A copolymer of 2-hydroxyethyl methacrylate with ethylene dimethacrylate (5 g), having the molecular weight exclusion limit 100,000, was swollen in 50 ml of 30% NaOH solution previously cooled to 5°-10° C. The suspension was stirred and 20 g 2-chloroethyl-N,N-diethylamine hydrochloride was added. The mixture was thoroughly stirred, heated to 110° C and kept at this temperature under stirring for 30 minutes. On cooling, the gels was filtered off, washed with methanol, water, 20% HCl, water, 20% NaOH, water, 10% HCl, water, methanol and acetone and dried first in air and then in vacuum. Found by the elemental analysis: Cl 2.13% and N 1.38%; the exchange capacity was about 0.6 mquiv/g.

EXAMPLE 2

A copolymer of diethylene glycol monomethacrylate with ethylene dimethacrylate (5 g), having the molecular weight exclusion limit 150,000, was swollen in a mixture of 20 ml of distilled water and 30 ml of N,N-dimethylformamide. Into the suspension, 10 ml of 40% NaOH solution was added and the mixture was thoroughly stirrer. The excessive liquid was removed by suction and 20 ml of epichlorohydrine was added to the gel. The mixture was stirred and heated to 60° C for about 1 hour. The temperature was then increased to 105° C and 50% NaOH solution was dropwise added into the mixture in 10 ml portions within one hour intervals. The mixture was thoroughly stirred after addition of each portion and was heated for 7 hr on the whole. The gel was then filtered off, washed with methanol, water, concentrated HCl, water, methanol and acetone and dried in air and then in vacuum. It was determined 1.63% Cl by the elemental analysis. The gel modified in this way (2 g) was heated for 20 min with 20 ml of 40% NaOH to 60° C and then 10 g of triethanolamine was added into the mixture. The mixture was thoroughly stirred and heated under pressure to 140° C for 10 hr. On cooling, the product was filtered off, washed with ethylene glycol, water, methanol, 10% HCl, water, 10% NaOH, water, methanol, acetone and ether. The product contained 0.5% N as determined by the Kjehldal method.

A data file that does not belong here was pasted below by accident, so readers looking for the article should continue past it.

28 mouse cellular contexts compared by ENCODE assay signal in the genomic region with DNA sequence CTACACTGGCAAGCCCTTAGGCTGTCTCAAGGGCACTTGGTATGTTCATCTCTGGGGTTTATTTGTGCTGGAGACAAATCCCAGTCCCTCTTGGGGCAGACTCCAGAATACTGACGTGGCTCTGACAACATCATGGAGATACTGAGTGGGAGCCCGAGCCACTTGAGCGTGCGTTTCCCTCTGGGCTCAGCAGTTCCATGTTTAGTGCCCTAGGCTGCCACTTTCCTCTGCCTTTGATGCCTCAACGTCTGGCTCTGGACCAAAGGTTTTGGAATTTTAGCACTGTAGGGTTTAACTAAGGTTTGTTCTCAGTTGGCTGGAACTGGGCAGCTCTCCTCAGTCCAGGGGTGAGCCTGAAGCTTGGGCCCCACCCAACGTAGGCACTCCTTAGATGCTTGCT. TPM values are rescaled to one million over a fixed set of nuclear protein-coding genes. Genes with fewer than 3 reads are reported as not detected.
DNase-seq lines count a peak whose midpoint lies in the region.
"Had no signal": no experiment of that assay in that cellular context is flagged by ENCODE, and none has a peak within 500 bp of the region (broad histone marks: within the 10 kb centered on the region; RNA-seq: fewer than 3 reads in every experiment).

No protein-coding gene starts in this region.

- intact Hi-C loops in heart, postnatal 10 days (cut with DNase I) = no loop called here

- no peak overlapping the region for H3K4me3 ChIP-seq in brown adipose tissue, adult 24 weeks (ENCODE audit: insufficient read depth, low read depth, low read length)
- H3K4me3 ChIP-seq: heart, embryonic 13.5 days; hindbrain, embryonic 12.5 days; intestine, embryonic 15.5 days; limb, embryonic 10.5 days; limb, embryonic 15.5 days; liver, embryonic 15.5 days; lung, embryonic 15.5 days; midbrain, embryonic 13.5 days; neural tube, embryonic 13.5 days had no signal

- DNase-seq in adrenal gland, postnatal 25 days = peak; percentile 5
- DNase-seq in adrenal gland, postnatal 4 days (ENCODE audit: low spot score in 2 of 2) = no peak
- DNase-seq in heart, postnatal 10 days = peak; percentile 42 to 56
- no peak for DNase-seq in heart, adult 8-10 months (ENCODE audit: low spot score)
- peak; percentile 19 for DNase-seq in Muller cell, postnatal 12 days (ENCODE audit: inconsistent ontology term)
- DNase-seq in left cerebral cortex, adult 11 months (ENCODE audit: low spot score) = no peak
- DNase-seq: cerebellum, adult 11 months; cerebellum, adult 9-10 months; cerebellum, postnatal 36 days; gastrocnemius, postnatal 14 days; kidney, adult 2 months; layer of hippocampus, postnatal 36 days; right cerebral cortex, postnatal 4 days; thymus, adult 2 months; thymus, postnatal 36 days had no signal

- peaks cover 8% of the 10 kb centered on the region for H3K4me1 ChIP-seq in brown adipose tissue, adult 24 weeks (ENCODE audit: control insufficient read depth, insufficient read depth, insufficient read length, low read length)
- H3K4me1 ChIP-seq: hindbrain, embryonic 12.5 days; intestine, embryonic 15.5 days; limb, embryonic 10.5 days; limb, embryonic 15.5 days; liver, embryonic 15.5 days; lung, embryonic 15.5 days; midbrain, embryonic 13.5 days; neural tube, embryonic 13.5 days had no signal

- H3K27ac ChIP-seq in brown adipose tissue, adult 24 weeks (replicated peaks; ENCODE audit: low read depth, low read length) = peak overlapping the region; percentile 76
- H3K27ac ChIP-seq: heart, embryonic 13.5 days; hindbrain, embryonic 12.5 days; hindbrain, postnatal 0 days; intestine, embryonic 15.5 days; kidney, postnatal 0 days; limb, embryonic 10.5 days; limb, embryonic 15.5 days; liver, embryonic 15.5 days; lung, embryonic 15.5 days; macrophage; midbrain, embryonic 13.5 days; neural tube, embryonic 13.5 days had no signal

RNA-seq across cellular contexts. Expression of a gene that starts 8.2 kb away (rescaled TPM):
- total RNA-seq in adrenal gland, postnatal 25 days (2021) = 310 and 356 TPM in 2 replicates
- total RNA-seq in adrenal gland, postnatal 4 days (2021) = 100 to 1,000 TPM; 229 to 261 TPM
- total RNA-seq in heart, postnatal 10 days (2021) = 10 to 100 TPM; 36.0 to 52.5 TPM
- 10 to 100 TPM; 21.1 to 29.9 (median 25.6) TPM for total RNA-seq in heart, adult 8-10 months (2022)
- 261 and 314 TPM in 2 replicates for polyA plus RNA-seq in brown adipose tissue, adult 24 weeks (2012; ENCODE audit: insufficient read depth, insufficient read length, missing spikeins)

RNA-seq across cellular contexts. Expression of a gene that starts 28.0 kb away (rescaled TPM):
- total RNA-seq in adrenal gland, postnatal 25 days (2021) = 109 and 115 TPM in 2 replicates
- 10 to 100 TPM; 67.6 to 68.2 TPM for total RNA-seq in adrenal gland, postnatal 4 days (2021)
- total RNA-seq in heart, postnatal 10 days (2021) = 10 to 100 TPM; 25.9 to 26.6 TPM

EXAMPLE 3

The gel modified by epichlorohydrine according to Example 2 (2 g) was heated with 20% HCl to 60° C for 1 hr. The mixture was vigorously stirred during heating. The gel was then filtered off, washed with hot water, methanol, acetone and ether. Then it was freed of ether in part in air, washed with N,N-dimethylformamide and 20 ml of N,N-dimethylformamide with 20 ml of trimethanolamine was added. The mixture was homogenized and heated to 120° C for 18 hr with occasional stirring. The modified gel was filtered off, washed with methanol, acetone, water, 10% HCl, water, methanol, acetone and ether. The product was analyzed on the nitrogen content by the Kjehldal method.

EXAMPLE 4

A copolymer of 2-hydroxyethyl methacrylate with ethylene dimethacrylate (5 g), having the molecular weight exclusion limit 300,000, was swollen in 30 ml of 40% NaOH solution which was precooled to -10° C. The mixture was allowed to stand for 30 min and then a solution of 15 ml of triethanolamine and 15 ml of epichlorohydrine was dropwise added in the beginning under cooling and later by such rate to maintain the temperature at 60° C. After completion of the reaction, the mixture was further heated to 60°-70° C for 30 min. The gel was then washed with hot methanol and water, extracted with pyridine and then again washed with water, 30% HCl, water, methanol, acetone and ether. The modified gel was dried first in air and then in vacuum. By the elemental analysis it was found 6.6% Cl and 2.3% N. The exchange capacity was 2 mequiv/g.

EXAMPLE 5